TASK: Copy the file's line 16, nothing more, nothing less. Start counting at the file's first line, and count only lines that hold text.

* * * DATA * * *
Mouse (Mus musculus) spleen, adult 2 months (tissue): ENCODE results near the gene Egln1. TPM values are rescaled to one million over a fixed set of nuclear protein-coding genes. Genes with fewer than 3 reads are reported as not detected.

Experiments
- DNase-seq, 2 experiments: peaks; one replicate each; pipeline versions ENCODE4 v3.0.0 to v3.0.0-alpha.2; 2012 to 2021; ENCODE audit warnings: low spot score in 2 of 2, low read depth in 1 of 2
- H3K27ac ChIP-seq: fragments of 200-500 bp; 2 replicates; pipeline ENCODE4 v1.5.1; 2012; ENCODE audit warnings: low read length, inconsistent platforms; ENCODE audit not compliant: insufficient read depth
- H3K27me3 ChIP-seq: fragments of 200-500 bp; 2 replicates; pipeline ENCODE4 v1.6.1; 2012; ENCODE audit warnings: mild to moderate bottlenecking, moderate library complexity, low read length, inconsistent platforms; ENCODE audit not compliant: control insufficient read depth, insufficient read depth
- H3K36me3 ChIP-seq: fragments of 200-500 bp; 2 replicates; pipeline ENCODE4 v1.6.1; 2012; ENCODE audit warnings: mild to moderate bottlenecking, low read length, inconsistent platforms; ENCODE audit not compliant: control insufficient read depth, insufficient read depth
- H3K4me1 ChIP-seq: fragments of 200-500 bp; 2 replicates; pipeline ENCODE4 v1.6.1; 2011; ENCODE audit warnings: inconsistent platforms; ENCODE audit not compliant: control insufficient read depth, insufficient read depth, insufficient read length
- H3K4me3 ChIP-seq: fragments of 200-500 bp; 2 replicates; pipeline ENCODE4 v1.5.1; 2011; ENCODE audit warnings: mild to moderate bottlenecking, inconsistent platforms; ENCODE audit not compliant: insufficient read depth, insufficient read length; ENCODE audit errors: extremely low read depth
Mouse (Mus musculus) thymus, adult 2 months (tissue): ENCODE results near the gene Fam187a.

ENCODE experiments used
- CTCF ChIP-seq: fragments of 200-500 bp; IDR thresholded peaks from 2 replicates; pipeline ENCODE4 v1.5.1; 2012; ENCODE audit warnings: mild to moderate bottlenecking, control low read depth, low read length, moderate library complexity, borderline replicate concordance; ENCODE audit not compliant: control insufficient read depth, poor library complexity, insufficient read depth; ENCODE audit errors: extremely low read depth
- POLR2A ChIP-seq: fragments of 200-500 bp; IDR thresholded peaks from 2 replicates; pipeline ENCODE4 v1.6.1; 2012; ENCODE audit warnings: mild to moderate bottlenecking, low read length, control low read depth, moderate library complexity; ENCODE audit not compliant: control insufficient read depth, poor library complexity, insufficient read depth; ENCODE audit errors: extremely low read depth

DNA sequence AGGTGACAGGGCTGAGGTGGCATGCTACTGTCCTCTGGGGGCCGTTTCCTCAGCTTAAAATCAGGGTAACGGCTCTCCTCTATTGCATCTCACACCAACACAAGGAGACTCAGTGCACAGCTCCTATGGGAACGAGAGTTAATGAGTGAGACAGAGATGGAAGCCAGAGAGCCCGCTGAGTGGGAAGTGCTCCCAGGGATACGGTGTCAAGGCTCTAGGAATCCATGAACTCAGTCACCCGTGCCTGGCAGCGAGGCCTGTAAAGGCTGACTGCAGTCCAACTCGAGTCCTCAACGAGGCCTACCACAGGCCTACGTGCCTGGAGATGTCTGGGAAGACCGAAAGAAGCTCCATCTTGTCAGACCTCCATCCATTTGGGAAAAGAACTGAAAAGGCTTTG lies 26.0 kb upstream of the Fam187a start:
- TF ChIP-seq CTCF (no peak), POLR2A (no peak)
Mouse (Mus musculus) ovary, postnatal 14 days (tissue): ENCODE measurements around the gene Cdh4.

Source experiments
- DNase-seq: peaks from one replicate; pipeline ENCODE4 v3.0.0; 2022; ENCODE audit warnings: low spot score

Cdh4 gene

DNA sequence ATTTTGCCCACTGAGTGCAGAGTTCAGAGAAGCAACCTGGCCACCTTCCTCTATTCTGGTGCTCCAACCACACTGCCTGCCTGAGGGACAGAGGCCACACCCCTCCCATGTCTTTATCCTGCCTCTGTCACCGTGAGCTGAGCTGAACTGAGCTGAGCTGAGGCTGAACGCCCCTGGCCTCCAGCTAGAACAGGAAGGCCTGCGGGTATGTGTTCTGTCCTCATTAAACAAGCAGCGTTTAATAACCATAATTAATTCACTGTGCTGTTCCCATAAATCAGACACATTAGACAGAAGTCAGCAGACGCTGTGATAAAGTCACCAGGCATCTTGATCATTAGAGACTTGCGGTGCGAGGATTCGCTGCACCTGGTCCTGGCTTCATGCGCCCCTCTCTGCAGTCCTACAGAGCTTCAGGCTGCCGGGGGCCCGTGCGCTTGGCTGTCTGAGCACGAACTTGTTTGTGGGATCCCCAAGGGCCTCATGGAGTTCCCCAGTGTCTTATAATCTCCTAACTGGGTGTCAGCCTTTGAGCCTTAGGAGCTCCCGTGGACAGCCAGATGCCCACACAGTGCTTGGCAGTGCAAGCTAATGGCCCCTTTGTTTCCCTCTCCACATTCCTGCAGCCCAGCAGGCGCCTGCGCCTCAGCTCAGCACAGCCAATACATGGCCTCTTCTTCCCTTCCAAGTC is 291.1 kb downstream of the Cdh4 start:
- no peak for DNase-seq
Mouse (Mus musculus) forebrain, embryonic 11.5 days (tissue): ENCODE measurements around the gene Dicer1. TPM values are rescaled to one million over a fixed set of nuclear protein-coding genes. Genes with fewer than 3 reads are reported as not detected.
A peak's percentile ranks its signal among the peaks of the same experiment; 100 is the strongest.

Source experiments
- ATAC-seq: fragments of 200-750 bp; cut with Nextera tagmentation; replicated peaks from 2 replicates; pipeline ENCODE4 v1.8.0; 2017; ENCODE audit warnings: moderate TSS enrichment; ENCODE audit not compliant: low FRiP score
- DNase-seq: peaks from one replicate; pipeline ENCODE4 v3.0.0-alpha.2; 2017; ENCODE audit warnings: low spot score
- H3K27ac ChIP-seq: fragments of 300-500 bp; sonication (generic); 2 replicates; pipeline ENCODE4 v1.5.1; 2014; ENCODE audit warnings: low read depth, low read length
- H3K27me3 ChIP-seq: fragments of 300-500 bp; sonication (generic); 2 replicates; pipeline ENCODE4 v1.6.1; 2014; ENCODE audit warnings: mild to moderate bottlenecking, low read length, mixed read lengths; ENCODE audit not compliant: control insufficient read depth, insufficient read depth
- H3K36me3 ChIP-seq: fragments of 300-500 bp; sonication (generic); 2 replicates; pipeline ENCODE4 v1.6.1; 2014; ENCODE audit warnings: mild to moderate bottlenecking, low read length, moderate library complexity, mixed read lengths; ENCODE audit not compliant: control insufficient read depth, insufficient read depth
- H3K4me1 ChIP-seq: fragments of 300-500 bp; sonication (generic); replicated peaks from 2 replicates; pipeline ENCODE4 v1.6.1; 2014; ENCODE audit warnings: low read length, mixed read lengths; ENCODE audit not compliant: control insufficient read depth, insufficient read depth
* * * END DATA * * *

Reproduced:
Source experiments